Updated: Apr 28, 2020
It has been a short while, but I cannot be kept for long from painting my favourite location - Studland Bay in Dorset! Having looked at the forecast the evening before I had a sense that there would be some decent light the next morning, so I headed down to the beach at around 5.30am, just as the sun was coming up. If you have never been to the coast at this time of the day then you have missed out on one of life's most pleasurable activities. I hope that by looking at this painting that you are able to join me in the experience......
On arrival in Studland you are faced with the option of three beaches - Knoll Beach, Middle Beach and South Beach. Each has its own idiosyncrasies and relative merits and at this time in the morning the beaches are empty - you will only meet an occasional dog walker, dedicated trail runner, or Sussex-based watercolourist! This empty quietness helps to emphasise the wonderful sense of space, as the dawn light throws the scene into strong contrast, the wet sand of the foreshore glistening against the darker sandbars, exposed by the receding tide. It is a time to stand on the shore, look out to the horizon and do nothing. Just allow your senses to be overwhelmed. Smell the salty odour of fresh seaweed that has been washed up on the beach. Listen carefully to the 'chink-chink' as the very gentle breeze teases the rigging and masts of the yachts moored out in the bay. Gulls call to each other as they come and go at the water's edge. Almost imperceptible, you can just make out the hum of a distant outboard motor, a backing singer's subtle harmony. All the while your eyes are fixed on the glassy, luminous sea, as still as a mill pond while the distant headland and Old Harry Rocks provide a familiar and reassuring presence.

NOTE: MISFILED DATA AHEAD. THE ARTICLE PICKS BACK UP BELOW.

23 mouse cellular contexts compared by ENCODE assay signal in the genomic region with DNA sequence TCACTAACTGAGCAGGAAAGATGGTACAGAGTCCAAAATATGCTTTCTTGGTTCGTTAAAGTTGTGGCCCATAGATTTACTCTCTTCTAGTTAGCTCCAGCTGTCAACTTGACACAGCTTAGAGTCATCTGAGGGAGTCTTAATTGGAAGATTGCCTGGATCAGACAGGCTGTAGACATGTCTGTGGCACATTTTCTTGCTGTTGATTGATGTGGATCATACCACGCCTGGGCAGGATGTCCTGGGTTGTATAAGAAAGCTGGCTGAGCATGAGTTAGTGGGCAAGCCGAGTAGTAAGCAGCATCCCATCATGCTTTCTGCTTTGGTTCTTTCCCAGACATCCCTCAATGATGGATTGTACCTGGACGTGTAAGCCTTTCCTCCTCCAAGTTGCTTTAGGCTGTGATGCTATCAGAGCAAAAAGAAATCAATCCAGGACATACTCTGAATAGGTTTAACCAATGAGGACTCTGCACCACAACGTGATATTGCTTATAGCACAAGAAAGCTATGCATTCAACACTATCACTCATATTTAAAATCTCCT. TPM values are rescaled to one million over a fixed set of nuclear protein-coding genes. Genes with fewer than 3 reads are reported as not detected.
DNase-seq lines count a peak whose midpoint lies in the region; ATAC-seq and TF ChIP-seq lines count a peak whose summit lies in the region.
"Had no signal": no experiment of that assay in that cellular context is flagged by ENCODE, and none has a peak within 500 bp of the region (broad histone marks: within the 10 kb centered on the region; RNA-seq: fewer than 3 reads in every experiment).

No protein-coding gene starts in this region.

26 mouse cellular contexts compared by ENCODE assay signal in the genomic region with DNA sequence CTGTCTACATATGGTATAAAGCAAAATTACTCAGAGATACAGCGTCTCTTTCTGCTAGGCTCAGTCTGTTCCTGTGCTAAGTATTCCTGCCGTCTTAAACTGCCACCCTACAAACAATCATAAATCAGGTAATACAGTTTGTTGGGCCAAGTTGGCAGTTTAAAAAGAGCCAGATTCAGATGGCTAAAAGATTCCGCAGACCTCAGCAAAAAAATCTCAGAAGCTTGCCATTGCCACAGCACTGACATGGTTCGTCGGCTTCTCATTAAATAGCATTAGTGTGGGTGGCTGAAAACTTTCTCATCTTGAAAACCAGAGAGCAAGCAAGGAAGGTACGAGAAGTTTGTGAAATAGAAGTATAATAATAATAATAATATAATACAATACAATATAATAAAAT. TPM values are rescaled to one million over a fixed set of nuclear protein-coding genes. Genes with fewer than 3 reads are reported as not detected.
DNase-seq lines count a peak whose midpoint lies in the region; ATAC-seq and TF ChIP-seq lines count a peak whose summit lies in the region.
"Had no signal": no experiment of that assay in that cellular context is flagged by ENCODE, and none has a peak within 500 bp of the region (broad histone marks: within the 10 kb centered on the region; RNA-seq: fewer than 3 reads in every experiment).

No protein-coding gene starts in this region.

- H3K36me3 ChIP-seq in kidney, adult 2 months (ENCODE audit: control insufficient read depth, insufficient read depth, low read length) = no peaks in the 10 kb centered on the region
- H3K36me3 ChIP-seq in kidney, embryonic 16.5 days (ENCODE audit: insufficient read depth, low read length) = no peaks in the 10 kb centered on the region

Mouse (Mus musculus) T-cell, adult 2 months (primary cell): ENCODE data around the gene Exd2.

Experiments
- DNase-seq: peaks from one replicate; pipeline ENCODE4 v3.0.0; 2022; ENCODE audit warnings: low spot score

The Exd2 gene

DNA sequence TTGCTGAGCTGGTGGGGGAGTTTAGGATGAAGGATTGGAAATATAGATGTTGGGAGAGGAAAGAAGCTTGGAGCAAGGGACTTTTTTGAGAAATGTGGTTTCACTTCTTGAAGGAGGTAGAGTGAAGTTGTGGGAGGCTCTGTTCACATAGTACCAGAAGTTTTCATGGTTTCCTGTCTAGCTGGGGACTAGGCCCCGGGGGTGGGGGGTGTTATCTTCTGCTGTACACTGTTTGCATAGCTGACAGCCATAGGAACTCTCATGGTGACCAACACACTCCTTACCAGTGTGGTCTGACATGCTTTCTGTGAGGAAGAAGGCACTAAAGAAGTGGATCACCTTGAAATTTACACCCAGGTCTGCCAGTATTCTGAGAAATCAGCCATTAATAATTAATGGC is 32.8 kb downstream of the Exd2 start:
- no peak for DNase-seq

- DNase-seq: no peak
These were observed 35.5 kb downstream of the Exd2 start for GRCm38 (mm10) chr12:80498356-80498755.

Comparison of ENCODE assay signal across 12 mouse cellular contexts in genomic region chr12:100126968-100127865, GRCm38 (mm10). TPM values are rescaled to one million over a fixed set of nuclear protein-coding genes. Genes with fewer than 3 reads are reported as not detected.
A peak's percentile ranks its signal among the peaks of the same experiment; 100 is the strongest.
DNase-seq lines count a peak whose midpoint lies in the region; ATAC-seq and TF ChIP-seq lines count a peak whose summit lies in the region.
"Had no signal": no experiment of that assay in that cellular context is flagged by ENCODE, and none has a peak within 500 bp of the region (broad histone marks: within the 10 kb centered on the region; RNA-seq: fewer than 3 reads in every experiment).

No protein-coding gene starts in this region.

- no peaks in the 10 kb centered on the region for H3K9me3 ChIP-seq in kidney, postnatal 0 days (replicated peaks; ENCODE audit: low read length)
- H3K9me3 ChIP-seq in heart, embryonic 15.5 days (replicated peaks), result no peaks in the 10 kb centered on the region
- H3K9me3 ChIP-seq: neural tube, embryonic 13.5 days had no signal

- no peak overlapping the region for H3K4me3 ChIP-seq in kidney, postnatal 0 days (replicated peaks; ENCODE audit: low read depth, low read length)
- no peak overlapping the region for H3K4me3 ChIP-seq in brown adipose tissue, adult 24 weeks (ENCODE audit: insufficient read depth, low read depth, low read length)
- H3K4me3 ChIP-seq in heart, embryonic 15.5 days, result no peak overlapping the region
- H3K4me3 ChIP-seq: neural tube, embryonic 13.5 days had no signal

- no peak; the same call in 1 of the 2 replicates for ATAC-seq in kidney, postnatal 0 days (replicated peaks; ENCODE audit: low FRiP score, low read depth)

In years gone by the rocks and seaweed on the foreshore were removed for the benefit of the beach-going public but more recently the National Trust has chosen to allow these to remain for the most part, creating a more natural ambience in line with their brief as Trustees of these important heritage sights. Ok, so you may stub your toe badly after an afternoon swim, but for the artist there is much to admire! In this instance the newly risen sun was highlighting some of the stones and the seaweed and I was immediately struck by the bright greens and warm earthy colours, and could see immediately that their shapes and distribution could lend themselves to a strong composition. I normally treat foregrounds with suspicion and use them as quiet supporting passages in my work, but this time the shoreline detritus made a very strong case for being the subject of the painting. In order to make sense of the random shapes and confusion I made some quick sketches to rearrange the rocks until I had a strong Z shape working through the composition (follow the slight ripples in the sand down to the wet, relfective sand, then head up the beach to the trees at Redend Point, and continue along to the end of the headland.) Its a well-worn artist's trick, but it always seems to work!